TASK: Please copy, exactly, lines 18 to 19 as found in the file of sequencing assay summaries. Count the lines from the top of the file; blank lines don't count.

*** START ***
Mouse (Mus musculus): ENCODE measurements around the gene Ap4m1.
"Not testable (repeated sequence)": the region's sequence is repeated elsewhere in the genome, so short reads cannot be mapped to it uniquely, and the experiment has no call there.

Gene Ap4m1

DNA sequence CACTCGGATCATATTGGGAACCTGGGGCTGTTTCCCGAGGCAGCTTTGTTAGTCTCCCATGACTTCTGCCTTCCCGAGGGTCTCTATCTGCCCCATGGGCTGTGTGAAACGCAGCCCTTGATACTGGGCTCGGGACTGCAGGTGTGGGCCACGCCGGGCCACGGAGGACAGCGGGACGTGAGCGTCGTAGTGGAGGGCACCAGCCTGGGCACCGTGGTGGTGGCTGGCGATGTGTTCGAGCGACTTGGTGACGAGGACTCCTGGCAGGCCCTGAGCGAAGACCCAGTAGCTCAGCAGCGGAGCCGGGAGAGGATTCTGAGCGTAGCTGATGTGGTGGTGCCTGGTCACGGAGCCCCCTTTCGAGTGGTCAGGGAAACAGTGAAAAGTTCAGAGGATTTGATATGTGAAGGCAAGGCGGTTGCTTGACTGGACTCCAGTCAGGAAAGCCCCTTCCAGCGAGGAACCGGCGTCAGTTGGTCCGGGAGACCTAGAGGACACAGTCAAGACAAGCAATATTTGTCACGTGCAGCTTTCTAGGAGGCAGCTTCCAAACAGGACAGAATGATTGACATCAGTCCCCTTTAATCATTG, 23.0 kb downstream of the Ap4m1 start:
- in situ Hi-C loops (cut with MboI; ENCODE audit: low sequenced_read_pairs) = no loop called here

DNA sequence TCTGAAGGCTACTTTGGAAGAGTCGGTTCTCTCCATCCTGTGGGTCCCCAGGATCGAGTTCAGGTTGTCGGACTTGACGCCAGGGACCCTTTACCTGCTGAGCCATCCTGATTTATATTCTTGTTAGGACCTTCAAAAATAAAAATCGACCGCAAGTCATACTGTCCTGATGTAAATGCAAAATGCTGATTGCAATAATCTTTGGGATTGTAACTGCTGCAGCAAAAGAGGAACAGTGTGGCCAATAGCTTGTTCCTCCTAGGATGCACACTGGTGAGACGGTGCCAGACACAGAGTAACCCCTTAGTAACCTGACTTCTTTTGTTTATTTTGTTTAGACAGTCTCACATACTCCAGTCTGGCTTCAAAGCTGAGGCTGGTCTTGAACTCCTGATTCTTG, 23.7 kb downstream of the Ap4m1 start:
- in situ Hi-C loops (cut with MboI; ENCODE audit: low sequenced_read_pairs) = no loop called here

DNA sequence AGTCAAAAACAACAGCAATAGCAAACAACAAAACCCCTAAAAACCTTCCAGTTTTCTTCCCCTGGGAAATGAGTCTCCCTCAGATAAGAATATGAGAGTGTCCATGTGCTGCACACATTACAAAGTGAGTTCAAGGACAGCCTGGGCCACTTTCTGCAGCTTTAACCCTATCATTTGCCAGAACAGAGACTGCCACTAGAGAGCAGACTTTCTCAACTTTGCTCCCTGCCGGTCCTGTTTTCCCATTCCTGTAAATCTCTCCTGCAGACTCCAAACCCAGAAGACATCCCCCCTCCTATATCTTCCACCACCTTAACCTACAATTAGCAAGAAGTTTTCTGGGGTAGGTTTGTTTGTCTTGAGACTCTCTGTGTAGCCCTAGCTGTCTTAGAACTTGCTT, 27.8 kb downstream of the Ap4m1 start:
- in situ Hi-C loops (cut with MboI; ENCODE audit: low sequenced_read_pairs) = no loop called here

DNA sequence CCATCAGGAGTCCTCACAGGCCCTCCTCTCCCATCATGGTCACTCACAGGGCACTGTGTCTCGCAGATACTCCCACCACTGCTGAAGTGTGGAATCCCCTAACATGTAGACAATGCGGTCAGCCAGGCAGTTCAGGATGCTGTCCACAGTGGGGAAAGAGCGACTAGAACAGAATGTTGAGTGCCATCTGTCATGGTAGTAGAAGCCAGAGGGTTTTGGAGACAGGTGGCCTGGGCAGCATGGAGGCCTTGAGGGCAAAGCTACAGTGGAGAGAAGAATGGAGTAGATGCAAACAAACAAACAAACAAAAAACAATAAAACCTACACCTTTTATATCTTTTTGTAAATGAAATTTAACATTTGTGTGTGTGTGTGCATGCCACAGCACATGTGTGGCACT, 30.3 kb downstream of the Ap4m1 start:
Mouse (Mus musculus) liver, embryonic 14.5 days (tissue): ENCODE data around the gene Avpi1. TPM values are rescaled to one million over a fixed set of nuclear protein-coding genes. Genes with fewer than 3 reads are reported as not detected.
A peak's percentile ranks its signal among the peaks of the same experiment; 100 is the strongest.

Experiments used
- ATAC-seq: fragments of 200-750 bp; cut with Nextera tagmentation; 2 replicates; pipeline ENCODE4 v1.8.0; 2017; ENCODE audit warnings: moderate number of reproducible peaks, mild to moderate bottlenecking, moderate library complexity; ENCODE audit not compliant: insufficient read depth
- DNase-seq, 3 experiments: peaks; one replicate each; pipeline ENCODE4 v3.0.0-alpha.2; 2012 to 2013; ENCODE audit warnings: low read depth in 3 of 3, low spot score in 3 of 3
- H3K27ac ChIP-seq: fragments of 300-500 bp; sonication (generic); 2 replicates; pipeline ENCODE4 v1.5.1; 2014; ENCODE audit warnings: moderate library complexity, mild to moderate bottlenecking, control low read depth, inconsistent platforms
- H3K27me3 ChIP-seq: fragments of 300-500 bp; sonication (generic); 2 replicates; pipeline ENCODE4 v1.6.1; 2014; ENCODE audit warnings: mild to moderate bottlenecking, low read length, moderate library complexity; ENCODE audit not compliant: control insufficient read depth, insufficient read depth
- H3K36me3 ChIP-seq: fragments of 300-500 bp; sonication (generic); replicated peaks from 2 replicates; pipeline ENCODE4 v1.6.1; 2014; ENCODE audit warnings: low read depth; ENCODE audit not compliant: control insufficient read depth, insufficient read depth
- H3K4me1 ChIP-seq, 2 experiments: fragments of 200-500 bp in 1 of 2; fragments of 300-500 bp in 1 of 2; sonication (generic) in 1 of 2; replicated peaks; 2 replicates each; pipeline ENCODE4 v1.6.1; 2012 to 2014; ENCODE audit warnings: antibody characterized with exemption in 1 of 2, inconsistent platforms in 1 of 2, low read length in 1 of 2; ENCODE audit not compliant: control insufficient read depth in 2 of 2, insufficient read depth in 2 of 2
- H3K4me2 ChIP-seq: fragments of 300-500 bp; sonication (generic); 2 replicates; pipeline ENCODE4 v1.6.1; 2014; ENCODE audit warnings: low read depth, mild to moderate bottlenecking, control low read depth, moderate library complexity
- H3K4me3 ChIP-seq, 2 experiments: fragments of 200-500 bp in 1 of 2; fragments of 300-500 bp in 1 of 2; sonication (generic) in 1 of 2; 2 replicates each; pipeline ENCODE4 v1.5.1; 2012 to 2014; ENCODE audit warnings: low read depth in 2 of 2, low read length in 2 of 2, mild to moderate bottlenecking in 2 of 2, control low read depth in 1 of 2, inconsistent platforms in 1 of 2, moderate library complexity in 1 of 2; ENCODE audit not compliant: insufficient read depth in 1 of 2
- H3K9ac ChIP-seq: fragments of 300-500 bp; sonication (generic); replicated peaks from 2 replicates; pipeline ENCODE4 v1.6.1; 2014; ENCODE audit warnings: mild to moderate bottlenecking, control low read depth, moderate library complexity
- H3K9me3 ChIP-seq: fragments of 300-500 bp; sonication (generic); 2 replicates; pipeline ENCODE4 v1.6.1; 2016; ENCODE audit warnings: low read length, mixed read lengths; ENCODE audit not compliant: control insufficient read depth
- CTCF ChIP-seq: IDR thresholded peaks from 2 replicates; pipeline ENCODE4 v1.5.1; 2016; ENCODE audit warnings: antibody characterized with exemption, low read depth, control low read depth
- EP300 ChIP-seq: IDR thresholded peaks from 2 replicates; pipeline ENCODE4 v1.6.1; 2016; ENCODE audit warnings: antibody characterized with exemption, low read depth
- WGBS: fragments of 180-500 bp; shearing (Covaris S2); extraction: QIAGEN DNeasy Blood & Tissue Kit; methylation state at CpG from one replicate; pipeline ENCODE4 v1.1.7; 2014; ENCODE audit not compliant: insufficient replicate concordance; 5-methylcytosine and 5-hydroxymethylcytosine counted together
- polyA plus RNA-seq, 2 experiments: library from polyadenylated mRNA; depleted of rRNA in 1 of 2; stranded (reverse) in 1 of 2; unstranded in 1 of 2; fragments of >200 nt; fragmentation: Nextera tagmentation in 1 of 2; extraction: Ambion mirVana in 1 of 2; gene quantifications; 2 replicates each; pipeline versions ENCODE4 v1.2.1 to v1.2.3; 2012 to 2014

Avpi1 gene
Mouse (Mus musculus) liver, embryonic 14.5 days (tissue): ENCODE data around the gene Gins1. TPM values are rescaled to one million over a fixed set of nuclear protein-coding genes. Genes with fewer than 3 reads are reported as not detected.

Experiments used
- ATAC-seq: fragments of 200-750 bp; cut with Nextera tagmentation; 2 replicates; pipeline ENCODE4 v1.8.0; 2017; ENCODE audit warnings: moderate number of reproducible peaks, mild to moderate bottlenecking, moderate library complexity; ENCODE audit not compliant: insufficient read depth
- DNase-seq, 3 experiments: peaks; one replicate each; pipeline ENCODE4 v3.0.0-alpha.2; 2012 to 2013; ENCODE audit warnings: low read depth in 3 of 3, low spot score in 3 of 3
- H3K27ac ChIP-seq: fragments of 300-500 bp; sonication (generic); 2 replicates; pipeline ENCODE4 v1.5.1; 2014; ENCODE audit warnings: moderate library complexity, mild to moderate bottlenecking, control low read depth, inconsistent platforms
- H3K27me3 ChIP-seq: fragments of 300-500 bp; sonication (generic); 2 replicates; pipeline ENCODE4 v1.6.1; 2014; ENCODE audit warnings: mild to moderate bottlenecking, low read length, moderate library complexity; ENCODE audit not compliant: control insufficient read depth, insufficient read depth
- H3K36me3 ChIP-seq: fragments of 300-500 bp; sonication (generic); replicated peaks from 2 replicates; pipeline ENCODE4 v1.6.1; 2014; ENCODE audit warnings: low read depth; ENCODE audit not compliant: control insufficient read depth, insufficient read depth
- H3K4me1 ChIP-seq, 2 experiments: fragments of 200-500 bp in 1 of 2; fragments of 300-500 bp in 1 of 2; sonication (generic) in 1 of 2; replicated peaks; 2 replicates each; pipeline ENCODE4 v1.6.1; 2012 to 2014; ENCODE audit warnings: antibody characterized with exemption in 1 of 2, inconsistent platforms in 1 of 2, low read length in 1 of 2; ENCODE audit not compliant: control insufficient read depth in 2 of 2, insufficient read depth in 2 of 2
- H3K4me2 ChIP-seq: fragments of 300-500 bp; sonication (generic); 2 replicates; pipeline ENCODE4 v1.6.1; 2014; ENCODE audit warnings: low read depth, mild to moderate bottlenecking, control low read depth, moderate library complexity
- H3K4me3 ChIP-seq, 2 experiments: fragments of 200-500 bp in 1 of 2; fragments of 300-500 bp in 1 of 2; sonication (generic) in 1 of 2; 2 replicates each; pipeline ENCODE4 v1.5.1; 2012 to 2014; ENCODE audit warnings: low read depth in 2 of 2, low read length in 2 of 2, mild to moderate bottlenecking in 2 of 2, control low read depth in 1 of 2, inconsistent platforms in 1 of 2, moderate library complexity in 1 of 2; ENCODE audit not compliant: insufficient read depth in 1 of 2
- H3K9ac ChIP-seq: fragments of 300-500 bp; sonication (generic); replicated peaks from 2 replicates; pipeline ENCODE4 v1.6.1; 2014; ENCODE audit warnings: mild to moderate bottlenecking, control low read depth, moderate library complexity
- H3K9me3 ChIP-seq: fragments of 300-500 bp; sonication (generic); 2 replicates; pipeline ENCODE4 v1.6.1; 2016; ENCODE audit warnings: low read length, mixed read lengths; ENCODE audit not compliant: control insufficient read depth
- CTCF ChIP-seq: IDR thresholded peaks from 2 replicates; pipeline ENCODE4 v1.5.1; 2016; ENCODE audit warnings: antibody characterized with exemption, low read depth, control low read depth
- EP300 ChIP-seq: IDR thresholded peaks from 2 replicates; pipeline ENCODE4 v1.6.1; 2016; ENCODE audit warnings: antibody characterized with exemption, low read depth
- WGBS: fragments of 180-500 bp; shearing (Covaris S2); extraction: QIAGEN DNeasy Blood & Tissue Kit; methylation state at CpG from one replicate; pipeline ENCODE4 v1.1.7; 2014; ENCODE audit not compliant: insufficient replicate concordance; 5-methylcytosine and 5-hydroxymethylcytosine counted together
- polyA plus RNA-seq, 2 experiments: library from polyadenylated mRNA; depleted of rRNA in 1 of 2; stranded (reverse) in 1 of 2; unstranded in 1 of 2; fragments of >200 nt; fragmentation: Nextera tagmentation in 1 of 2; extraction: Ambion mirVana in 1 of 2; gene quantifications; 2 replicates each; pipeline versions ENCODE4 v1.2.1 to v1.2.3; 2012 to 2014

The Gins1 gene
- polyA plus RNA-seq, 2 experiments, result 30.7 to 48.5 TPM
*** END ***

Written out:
- H3K36me3 ChIP-seq: fragments of 300-500 bp; sonication (generic); replicated peaks from 2 replicates; pipeline ENCODE4 v1.6.1; 2014; ENCODE audit warnings: low read depth; ENCODE audit not compliant: control insufficient read depth, insufficient read depth
- H3K4me1 ChIP-seq, 2 experiments: fragments of 200-500 bp in 1 of 2; fragments of 300-500 bp in 1 of 2; sonication (generic) in 1 of 2; replicated peaks; 2 replicates each; pipeline ENCODE4 v1.6.1; 2012 to 2014; ENCODE audit warnings: antibody characterized with exemption in 1 of 2, inconsistent platforms in 1 of 2, low read length in 1 of 2; ENCODE audit not compliant: control insufficient read depth in 2 of 2, insufficient read depth in 2 of 2